May 5, 1925 — December 1, 2018

John Ellwood Johnson was born May 9, 1925, to John Nicholas and Verna Rae (Daniels) Johnson in Albany. With the exception of the last five years, John was a lifelong Albany resident, and many remember him as the proprietor of Johnson Machine Works on First Avenue. John graduated from Central Elementary School in 1939 and Albany Union High School in 1943. As a senior in high school, he was granted early admission to Oregon State College, simultaneously completing his first semester as a candidate for a Bachelor of Science degree in Engineering.

Inducted into the U.S. military at age 18, he selected naval training and service which began for him in Farragut, Idaho. He completed Machinist Mate Training at the Naval Training School in Dearborne, Michigan, highlighted in his memory by visits to the Ford Motor Company facility. He then continued in the NROTC Engineering program at the University of Illinois in Urbana, Illinois.

Honorably discharged from the Navy in June of 1946, a few months after the conclusion of World War II, he resumed his education and graduated from Oregon State College with a Bachelor of Science of Mechanical Engineering.

Fondly called “Ellwood” and “Laddie” by his parents and many aunts and uncles, he was an only child. When he finished his naval training, he returned to Albany to work with his father in J.N. Johnson Machine Works, the shop on the corner of First and Jackson streets that was to become his own.

In 1951, a young woman rented a room in a boarding house in the same block as the Johnsons’ house and machine shop. John noticed Melba Christian, a pretty, redheaded California transplant, as she walked by on her way to teach at Albany Christian Kindergarten every day in the Assembly of God church at Second and Jackson. He also noticed her participation in the choir at a gospel crusade held in the armory. One day he offered her a ride to the meeting and was pleasantly surprised when she accepted. They courted for several months, but the next year Melba took a job in Springfield, Missouri. He watched her family help pack her belongings, convinced he would never see or hear from her again.

The phone call came just a few months later. It was her voice, “Johnny, I want to be with you.” He purchased a ring and drove to Springfield, Missouri, where they were married March 6, 1954; honeymooning their way back to Oregon to make their permanent home in Albany. He was unwavering in his love and commitment to her for the next 58 years, through health and sickness until she passed away in 2013. They had three children — Cheryle Rae, Malcolm Nicholas, and Christine Denise — to whom, along with his wife, he devoted his entire life.

John’s hobbies, including camping and fishing, photography and model railroading, were of most interest to him when enjoyed with family and friends. As the family grew, all eight grandchildren caught their limit of rainbow trout with Grandpa at the helm of his handcrafted, big green boat; and spent hours watching his trains or building their own model railroad layouts in consultation with him. He delighted at every chance to watch, hold, play with, or print pictures of each great-grandchild as they began arriving. As most others raised during The Great Depression, he wasted nothing and saved everything he could to leave something for his legacy. That legacy, he knew, was the people he touched, not the things that he owned.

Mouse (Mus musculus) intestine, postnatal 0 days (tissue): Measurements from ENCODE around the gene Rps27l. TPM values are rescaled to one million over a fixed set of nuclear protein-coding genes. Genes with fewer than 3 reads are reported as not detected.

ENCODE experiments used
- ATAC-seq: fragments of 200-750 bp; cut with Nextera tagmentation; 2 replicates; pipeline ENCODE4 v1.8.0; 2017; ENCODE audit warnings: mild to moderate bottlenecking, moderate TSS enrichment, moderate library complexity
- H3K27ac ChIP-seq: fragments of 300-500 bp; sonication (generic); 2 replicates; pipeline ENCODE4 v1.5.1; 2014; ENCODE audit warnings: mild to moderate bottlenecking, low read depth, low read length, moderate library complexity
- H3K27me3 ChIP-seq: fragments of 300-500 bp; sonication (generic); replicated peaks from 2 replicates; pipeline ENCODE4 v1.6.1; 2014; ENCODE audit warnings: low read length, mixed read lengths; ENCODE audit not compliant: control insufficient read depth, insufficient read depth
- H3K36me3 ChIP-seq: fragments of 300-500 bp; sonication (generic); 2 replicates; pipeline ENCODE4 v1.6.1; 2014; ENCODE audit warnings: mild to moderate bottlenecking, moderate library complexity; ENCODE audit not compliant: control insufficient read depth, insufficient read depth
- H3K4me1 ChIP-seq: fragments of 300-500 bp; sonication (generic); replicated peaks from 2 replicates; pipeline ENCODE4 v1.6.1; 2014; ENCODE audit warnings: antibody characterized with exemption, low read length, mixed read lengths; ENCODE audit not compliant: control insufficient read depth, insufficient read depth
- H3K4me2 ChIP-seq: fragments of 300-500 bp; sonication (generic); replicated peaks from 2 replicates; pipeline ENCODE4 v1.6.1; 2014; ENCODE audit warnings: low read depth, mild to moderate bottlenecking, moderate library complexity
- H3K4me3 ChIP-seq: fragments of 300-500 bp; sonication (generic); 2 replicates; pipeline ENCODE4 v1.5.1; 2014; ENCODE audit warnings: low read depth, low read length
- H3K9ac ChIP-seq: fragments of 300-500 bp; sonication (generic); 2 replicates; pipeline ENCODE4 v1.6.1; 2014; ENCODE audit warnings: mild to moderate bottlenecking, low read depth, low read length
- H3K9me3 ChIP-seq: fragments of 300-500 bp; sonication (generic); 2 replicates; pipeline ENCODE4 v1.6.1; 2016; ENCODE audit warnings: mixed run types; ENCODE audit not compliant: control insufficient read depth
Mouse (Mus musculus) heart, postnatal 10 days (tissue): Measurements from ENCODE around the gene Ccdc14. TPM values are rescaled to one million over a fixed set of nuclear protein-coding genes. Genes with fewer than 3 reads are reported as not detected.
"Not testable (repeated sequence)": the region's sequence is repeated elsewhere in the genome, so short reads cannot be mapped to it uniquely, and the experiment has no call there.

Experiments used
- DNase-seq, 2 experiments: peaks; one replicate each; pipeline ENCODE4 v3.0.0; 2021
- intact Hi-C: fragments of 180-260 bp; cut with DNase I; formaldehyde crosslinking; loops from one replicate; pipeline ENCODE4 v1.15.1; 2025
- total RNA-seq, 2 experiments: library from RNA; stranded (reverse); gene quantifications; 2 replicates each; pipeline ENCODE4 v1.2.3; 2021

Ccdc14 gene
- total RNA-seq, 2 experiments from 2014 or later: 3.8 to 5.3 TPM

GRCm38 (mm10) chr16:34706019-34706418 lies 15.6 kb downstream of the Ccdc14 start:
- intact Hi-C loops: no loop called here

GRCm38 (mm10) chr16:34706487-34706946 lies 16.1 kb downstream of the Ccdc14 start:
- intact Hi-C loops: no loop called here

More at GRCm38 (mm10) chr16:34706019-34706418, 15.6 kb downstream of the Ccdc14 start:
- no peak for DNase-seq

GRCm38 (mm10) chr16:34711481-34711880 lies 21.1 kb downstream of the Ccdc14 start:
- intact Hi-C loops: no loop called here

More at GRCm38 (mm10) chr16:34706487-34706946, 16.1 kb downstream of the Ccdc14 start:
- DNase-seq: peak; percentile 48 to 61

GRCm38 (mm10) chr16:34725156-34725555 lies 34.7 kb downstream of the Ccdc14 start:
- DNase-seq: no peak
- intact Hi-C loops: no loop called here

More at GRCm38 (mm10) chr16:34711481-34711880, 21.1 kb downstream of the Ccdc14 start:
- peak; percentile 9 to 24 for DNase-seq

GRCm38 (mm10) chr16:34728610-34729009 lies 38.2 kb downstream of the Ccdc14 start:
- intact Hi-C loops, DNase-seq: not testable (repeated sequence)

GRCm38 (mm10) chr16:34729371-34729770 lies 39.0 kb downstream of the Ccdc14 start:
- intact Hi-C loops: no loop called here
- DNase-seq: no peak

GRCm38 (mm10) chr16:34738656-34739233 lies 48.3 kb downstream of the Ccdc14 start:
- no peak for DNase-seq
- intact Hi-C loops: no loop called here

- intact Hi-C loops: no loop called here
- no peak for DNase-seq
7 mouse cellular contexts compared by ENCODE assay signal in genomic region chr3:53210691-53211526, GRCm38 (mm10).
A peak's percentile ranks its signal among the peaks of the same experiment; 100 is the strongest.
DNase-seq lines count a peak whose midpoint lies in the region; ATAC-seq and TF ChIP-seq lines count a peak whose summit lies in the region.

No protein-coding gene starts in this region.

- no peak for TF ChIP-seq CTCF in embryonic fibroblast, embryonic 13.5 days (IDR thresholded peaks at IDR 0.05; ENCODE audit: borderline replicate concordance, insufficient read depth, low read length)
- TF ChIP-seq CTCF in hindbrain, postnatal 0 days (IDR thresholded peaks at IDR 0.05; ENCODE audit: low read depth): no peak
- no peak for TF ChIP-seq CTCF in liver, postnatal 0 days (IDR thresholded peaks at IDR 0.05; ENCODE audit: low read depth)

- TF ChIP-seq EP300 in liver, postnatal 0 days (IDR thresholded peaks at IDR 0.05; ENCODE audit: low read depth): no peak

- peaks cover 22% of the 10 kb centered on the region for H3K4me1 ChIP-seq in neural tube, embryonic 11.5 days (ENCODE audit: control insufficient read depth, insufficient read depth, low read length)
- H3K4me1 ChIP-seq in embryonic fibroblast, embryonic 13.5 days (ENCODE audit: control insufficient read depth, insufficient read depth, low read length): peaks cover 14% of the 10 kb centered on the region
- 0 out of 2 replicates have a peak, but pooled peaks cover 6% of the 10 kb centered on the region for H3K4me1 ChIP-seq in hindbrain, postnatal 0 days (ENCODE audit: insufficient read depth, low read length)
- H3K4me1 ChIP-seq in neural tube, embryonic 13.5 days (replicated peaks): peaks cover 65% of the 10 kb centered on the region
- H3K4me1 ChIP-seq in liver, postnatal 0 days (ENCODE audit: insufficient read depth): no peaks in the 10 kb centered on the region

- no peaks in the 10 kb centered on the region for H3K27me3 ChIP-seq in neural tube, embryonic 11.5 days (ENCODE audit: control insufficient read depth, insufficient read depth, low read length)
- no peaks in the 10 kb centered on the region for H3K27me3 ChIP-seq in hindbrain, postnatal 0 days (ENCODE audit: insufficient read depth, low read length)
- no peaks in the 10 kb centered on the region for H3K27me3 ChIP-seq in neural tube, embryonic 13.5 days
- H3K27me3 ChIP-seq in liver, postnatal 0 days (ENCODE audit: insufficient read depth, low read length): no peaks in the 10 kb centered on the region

John was reserved, unveiling remarkable depth of thought and wit at golden moments. Though quiet, he cared deeply and took interest in everyone he met. He was innovative and selfless, eager to use skills to help others — notably his wife, children and his church family — implementing their ideas or solving problems. He longed to share his faith in Creator God and gratitude for blessings (such as how he met his wife) that he recognized at every turn. He attended church faithfully — Grace Mennonite Church in Albany in his younger years, Albany First Assembly of God throughout his adult life, and finally Timberline Baptist in Sherwood — and gave generously of his time and craft to the Lord’s work.

John and Melba moved to Astor House in Newberg, Oregon, in June 2013. She preceded him in death in August of that year.

John is survived by his children and their spouses, Douglas and Cheryle Muckey of Ellendale, North Dakota, Malcolm and Annette Johnson of Portland, and Mike and Christine Wise of Newberg; eight grandchildren, Jonathan (Jenny) Muckey, Chad Muckey, David Muckey, Lindsay (Michael) Robertson, Demetria (KC) Larson, Kaitlyn Johnson, Turner (Kristen) Wise and Pieper (Joshua) Carlson; and ten great-grandchildren, Scotland, Brody, Emmett and Huntley Robertson, Ames, Mylo and Hazely Larson, Bryndee and Grayson Wise, and Josie Carlson.

Viewing will be from 3 to 7 p.m. on Friday, December 14, 2018, at Attrell’s Chapel, 207 Villa Road, Newberg, OR 97132. A service honoring the life of John Ellwood Johnson will be held at 11 a.m. on Saturday, December 15, 2018 at Attrell’s. A graveside memorial will follow at Belcrest Memorial Park, 1295 Browning Ave S., Salem, OR 97302.

An online tribute wall has been established at!/TributeWall.

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